What is a Python package?
Why would I want to create a package using
Creating a package with
__init__.py is all about making it easier to develop large Python projects. It provides an easy way for you to group large folders of many seperate python scripts into a single importable module.
Let's run through some examples
The best way to understand why you would use
__init__.pyand to learn how to use it to create a package is to run through some quick examples!
The code in this tutorial should work for Python 2 or 3. Just remember, if you are using 2 then you will need to use the
from __future__ import print_function functionality.
Say we have three modules we have created:
someFolder |-- stringLength.py |-- stringToUpper.py `-- stringToLower.py
(Remember a module is considered to be any single python file)
Let's say the content of these files is the following:
# stringLength.py def stringLength(inStr): return len(inStr)
# stringToUpper.py def stringToUpper(inStr): return inStr.upper()
# stringToLower.py def stringToLower(inStr): return inStr.lower()
Obviously, these functions are useless, but it helps to serve as a model for the basic concept that we have some python modules that we have already written that are somehow related.
So, without creating a package and using
__init__.py, how do we use the functions in these files?
Well, we can only import these files if they are in the current directory that whatever script we are running is running from.
Well, we can use these files in a new Python script but with one key caveat:
- The files must be in the same directory as the script we are trying to use them in.
To illustrate that, let's create a file called
example1.py that leverages our modules:
# example1.py import stringLength import stringToLower import stringToUpper some_string = "Hello, Universe!" print(stringLength.stringLength(some_string)) print(stringToLower.stringToLower(some_string)) print(stringToUpper.stringToUpper(some_string))
Adding a blank
What if we wanted to seperate these scripts into a folder in order to keep them more organized?
Well, that is where the
__init__.py file comes into play.
First, lets move our scripts into a new subfolder and call it:
string_func. Then create an empty file in that folder called
Here is our new file/folder structure:
someFolder |-- string_func | |-- __init__.py | |-- stringToUpper.py | |-- stringToLower.py | `-- strengthLength.py `-- example1.py
So, now let's test out exactly what
__init__.py allows us to do:
Let's make a new
# example2.py import string_func.stringLength import string_func.stringToLower import string_func.stringToUpper some_string = "Hello, Universe!" print(string_func.stringLength.stringLength(some_string)) print(string_func.stringToLower.stringToLower(some_string)) print(string_func.stringToUpper.stringToUpper(some_string))
So, now we can access our string functions in this manner. This is great, because they are all in a seperate folder, but the syntax is definitely not very succinct. Let's see if we can clean things up a bit by editing our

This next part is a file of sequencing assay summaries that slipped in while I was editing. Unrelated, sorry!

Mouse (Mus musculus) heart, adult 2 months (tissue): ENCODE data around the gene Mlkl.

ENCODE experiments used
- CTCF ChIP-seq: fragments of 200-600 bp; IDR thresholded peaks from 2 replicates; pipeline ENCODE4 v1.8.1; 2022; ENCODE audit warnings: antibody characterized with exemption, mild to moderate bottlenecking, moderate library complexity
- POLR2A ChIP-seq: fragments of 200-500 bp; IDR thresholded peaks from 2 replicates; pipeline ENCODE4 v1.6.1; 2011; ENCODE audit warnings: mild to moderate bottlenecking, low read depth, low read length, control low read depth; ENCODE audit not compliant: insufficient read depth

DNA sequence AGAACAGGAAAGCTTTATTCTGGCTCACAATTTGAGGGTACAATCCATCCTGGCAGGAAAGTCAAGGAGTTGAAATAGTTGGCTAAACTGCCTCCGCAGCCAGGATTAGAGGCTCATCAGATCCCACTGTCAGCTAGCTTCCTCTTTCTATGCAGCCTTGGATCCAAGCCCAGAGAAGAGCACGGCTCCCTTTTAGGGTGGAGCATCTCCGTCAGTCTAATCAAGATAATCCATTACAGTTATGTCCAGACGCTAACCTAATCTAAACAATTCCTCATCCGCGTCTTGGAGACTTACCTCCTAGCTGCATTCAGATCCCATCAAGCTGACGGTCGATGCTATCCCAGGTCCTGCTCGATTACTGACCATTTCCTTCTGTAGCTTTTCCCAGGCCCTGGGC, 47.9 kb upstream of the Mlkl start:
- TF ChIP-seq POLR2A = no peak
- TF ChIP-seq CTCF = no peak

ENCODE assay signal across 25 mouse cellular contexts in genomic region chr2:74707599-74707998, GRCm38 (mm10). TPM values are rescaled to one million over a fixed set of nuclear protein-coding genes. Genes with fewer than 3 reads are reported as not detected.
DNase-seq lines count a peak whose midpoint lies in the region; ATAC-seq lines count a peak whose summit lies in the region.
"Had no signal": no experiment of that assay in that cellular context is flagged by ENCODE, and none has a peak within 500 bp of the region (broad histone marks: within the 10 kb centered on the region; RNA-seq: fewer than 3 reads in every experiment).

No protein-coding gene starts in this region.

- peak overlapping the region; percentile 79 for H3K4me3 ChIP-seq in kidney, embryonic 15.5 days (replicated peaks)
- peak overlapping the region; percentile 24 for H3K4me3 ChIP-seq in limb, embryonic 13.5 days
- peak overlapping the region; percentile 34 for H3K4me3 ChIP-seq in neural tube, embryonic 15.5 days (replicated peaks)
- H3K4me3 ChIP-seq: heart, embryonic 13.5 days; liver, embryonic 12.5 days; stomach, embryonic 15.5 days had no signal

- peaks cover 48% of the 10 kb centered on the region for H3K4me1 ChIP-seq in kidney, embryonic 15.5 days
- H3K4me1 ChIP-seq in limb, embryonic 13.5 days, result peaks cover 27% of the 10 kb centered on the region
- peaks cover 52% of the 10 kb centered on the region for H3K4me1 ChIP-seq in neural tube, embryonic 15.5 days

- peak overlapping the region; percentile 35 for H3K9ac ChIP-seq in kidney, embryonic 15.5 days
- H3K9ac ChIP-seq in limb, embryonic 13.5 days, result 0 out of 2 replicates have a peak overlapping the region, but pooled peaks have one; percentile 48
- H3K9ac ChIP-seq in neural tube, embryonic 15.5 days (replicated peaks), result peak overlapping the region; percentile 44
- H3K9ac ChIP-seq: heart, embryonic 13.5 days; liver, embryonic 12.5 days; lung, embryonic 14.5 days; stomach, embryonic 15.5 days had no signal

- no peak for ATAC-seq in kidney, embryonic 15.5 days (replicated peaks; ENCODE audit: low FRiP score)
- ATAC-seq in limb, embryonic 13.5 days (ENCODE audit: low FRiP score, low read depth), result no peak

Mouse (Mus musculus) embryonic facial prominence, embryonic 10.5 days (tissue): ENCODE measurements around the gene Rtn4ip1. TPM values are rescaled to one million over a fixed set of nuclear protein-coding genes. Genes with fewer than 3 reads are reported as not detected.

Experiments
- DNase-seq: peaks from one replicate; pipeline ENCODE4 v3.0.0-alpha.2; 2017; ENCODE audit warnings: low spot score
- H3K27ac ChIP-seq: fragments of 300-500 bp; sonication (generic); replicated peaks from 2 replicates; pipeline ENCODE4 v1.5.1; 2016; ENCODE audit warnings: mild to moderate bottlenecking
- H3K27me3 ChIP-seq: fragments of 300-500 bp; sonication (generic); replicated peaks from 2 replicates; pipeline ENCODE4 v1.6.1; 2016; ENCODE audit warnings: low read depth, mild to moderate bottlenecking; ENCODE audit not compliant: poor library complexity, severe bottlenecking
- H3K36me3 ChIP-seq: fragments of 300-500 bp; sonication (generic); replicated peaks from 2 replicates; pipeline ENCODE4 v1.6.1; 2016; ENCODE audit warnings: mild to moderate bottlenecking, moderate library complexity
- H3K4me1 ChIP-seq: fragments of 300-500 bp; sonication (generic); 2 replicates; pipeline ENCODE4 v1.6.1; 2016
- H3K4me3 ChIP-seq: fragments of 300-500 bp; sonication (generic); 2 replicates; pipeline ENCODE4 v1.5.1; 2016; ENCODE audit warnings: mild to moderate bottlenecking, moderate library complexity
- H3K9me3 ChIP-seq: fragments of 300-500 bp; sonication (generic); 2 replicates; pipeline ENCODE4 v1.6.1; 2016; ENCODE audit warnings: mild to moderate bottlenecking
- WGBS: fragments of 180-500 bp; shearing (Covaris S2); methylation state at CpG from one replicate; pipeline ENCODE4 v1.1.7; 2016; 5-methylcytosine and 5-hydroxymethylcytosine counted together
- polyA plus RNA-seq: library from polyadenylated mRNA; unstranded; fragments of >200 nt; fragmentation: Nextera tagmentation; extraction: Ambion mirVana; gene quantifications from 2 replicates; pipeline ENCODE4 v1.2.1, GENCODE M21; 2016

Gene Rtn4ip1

Adding imports to init.py
__init__.py file and make the following changes:
# __init__.py from .stringLength import stringLength from .stringToLower import stringToLower from .stringToUpper import stringToUpper
Note that the
. before the module name is neccessary as of Python 3 since it is more strict regarding relative imports: https://stackoverflow.com/questions/12172791/changes-in-import-statement-python3?utm_medium=organic&utm_source=google_rich_qa&utm_campaign=google_rich_qa
And so with that in our
__init__.py we can now shorten our code to:
# example3.py import string_func some_string = "Hello, Universe!" print(string_func.stringLength(some_string)) print(string_func.stringToLower(some_string)) print(string_func.stringToUpper(some_string))
Now the syntax is a lot shorter and you can see that
string_func is behaving like its own module.
So, that is basically what
__init__.py does! It allows you to treat a directory as if it was a python module. Then you can further define imports inside your
__init__.py file to make imports more succinct, or you can just leave the file blank.
There are basically 3 tips I have for debugging import issues:
Use the interactive interpreter (The REPL) to import the modules and see if you are getting what you expect.
Start your script with
python -v -m my_scriptname.pyand then check the output to see exactly where your modules are getting imported from.
Use Pycharm. Pycharm's fantastic introspection abilities mean that you will immeadiately know whether or not your module is being properly imported as it will indicate an error if not. It will sometimes also suggest the proper correction. The community edition is free and if you're a student you can get a free subscription to ALL of their products!
For more information about python modules and packages you can see check the python documentation on it.
As usual, feel free to contact me if you come across any errors in this post!